Open data’s economic value is an astounding $3 to 5 trillion annually, according to a McKinsey and Company report. If this potential value is released, the world’s citizens have the most to gain through higher-quality, more affordable consumer products and services. But this potential can’t be realized without governments, which must lead the way in developing a dynamic open-data market. The good news is, many governments are on board already—to date, local, regional, and national governments in more than 40 countries have built open-data portals. But challenges remain. Here are three of the most common ones, along with how to handle them.
Getting citizens to engage
Publishing government data is one thing; getting citizens to use it is another. To encourage engagement from individual citizens, private companies, and other organizations, make sure your portal is:
- Populated with machine-readable data sets that are useful, not just easy to release. These might include street map, facility, population, economic, business, and election data.
- Designed with the citizen’s experience in mind like Lombardia, Italy‘s dati.lombardia.it site. Tools like maps, mash-ups, and visualizations can make data easier to understand.
- Publicized so there is more awareness among citizens.
- Improved constantly based on feedback from the data’s users.
For detailed guidelines, both the World Bank’s Open Data Toolkit and the United Nations’ Open Government Data for Citizen Engagement are worth checking out for technologists and policy makers.
Making open data meaningful
One way to make data more meaningful is through apps and providing great visualizations leveraging Microsoft’s Power BI for Office 365 tool. In greater Manchester, England , the government transportation department opened up its data and, in one weekend, more than 100 local developers generated a variety of new travel apps to make getting around the region easier for visitors and residents. Manchester attracted these app developers by hosting a 48-hour hackathon—similar to the ones held in 190 countries around the world on Open Data Day and Canada’s nationwide CODE (Canadian Open Data Experience) event—all last month. You also can hold competitions with prizes for the best apps, join in community initiatives like Microsoft’s Make Web Not War, or build relationships by attending developer meet-up groups. For more ideas, check out the Field Guide created by Microsoft’s partner, Socrata.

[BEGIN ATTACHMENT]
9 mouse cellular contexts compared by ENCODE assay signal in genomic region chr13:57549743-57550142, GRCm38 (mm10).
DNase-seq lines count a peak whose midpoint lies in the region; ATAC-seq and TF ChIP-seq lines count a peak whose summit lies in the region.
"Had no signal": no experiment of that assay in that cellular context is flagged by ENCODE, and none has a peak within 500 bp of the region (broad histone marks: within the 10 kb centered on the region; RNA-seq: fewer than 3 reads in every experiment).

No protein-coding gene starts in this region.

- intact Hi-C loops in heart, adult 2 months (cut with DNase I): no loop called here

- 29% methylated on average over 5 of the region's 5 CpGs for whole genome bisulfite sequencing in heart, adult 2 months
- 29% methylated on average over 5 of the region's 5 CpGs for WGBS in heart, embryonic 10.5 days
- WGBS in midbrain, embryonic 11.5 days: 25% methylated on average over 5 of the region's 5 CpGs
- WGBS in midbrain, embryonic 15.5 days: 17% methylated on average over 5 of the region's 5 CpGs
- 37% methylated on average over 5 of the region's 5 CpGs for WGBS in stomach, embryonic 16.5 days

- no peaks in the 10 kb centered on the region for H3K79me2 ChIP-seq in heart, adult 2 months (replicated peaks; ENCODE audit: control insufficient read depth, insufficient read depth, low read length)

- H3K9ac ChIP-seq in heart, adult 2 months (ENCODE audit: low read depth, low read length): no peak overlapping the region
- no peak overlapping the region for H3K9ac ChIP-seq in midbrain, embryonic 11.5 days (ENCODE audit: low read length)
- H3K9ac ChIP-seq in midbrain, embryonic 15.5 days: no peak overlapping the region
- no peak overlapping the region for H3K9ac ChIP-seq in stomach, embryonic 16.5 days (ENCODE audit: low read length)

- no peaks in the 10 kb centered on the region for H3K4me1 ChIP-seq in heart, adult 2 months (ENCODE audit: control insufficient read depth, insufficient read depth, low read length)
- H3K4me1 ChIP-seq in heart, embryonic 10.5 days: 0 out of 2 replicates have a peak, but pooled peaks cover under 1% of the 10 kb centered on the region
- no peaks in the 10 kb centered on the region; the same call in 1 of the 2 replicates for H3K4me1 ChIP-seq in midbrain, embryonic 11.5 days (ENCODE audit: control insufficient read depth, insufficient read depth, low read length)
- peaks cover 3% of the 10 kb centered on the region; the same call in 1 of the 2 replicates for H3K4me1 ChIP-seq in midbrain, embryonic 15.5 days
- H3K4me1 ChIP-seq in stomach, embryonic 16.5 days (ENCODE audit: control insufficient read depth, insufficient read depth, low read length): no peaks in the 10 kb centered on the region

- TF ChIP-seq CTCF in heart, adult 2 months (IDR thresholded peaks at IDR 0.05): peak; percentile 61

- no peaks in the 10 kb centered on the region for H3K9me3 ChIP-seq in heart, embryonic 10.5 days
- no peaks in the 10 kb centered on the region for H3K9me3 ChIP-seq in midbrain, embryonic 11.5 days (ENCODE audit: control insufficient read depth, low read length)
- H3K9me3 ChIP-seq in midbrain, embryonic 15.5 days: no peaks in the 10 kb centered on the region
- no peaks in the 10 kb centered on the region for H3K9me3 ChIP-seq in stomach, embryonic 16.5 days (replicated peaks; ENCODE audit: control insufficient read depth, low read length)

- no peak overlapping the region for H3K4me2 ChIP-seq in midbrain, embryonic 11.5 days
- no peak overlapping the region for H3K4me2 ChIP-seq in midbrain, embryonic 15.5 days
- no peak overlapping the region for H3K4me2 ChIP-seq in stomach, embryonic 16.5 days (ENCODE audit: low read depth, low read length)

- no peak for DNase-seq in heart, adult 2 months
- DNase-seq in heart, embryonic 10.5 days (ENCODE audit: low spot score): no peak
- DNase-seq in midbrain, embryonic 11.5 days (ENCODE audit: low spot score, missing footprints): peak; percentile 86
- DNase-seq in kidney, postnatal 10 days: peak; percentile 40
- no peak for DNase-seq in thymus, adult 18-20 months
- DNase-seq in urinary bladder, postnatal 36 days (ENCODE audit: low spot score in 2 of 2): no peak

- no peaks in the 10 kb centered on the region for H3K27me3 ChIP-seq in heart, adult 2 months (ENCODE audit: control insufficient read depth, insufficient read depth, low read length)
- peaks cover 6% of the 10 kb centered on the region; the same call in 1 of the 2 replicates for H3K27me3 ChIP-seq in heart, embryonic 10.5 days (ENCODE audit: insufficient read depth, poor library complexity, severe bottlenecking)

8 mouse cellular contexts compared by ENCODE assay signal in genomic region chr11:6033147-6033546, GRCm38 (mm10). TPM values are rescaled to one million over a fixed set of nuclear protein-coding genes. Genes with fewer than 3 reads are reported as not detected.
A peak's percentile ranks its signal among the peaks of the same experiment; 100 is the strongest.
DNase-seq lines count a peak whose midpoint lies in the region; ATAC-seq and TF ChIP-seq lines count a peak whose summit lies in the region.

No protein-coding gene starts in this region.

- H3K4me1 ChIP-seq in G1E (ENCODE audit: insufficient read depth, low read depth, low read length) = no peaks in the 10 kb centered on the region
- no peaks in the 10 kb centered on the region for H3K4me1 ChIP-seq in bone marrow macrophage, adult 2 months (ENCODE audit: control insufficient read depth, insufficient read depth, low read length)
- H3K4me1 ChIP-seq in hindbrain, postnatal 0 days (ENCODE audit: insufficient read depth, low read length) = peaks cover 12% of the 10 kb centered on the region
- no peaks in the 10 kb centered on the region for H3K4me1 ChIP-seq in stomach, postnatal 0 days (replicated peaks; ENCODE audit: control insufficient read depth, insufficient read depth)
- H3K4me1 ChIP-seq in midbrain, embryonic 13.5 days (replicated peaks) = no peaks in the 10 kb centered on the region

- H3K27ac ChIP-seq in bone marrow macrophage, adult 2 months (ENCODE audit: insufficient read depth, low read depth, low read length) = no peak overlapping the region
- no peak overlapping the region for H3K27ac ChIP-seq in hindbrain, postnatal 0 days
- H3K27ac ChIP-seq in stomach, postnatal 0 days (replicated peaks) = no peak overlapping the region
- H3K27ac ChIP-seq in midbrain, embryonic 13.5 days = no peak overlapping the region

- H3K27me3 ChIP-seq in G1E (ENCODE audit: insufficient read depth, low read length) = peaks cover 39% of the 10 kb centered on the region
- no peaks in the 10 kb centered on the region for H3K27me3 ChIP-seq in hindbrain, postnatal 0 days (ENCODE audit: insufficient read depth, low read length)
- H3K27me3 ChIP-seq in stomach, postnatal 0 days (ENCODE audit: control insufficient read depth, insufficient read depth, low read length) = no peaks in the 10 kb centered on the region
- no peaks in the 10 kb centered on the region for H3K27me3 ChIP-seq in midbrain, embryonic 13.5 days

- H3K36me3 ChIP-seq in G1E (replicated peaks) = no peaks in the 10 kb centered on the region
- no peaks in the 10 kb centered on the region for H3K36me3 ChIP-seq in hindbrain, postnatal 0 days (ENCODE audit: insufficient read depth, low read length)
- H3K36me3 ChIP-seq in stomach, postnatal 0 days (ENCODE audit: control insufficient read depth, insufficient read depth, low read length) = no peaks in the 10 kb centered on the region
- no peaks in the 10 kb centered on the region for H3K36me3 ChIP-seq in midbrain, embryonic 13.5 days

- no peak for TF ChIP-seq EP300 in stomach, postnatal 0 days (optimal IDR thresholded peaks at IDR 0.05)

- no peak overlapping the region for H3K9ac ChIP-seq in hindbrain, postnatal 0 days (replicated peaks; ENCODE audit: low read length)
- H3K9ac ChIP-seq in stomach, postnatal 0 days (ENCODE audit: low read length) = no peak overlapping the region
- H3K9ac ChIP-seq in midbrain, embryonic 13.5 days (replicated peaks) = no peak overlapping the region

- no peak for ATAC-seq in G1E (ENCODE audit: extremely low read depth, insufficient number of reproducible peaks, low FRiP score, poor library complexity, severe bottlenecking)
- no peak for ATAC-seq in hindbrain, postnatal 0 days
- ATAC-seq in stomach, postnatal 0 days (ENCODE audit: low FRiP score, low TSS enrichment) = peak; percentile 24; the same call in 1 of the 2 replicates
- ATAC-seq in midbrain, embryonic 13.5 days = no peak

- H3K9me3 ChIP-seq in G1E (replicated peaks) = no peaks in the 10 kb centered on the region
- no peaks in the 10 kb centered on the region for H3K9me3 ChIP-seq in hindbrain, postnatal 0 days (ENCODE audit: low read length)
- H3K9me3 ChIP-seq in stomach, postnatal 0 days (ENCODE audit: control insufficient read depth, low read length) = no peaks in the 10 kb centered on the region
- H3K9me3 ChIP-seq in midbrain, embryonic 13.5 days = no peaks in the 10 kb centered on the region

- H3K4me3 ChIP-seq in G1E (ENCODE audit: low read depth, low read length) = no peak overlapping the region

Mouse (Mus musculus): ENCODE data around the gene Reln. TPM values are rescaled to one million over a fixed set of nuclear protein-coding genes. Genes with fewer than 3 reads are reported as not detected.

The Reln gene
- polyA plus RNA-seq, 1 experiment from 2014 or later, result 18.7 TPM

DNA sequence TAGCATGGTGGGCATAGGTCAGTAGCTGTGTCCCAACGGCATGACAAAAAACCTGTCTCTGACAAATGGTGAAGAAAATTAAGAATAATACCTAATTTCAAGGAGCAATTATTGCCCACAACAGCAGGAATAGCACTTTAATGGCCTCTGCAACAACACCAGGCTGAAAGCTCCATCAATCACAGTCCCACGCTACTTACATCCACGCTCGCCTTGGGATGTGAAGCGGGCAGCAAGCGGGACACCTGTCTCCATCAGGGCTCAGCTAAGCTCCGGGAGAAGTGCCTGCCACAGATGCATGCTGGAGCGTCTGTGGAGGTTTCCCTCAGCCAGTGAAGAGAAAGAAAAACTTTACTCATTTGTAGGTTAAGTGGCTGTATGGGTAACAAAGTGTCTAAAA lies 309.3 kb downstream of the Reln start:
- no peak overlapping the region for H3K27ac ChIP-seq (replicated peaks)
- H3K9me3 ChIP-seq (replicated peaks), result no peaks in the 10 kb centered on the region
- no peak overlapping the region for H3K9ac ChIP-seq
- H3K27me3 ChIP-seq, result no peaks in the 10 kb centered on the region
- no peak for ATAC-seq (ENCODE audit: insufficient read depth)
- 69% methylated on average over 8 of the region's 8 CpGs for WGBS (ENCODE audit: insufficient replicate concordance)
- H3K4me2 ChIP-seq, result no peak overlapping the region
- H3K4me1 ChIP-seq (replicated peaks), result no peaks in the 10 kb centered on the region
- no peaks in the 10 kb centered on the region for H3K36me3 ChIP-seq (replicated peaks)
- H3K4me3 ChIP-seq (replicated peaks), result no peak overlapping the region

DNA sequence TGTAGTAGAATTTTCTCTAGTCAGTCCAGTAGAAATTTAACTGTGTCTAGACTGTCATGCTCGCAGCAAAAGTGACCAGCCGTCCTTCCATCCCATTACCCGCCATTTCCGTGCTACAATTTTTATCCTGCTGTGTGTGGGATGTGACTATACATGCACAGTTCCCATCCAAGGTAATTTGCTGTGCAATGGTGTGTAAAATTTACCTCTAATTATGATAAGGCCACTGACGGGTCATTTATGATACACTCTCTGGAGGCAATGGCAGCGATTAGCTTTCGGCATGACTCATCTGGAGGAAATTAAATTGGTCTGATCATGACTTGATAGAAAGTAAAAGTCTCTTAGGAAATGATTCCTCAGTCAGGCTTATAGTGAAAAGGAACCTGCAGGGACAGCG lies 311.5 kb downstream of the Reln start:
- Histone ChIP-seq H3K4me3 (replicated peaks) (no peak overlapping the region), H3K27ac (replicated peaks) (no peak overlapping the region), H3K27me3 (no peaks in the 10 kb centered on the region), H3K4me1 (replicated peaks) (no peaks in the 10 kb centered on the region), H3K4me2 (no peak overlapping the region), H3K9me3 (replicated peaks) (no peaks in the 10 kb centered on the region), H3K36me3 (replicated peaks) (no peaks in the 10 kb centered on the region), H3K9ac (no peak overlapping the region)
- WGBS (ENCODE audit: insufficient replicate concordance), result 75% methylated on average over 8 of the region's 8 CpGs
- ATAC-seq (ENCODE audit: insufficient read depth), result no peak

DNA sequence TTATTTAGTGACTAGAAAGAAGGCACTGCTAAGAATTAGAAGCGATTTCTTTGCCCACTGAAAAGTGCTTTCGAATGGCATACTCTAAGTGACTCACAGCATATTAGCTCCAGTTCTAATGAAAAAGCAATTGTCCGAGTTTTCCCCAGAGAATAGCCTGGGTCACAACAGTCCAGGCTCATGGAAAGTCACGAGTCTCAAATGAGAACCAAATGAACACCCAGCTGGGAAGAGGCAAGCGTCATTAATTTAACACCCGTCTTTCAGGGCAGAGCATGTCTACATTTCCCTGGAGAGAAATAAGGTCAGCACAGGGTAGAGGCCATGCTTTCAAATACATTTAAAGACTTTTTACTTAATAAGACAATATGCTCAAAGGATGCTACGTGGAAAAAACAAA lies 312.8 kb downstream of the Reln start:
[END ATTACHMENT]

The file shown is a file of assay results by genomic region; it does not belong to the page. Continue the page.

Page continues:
Justifying the cost of open-data initiatives
Open data isn’t just about publishing government data for citizen use. It’s also about creating value for governments. Gartner analysts Andrea Di Maio and Rick Howard recommend that leaders open up data that improves internal decision-making and develop internal applications, such as mobile apps for employees, that increase productivity. Government efficiency also will improve through cross-agency data sharing, both between internal agencies and with other organizations. These broader ways of thinking about open data will help governments stay in the open-data game for the long term.
One by one, the world’s nations are overcoming challenges like these. Since 2011, the number of countries participating in the Open Government Partnership has grown from 8 to 63. Each of them is committed to making their government more open, accountable, and responsive to citizens. And international organizations like The World Bank are making big investments to help open data’s benefits spread all over the world. Wherever you are, I urge you to forge ahead in your efforts to open up your data. You’ll forward societal ideals like transparency and accountability—and reap significant economic gains.
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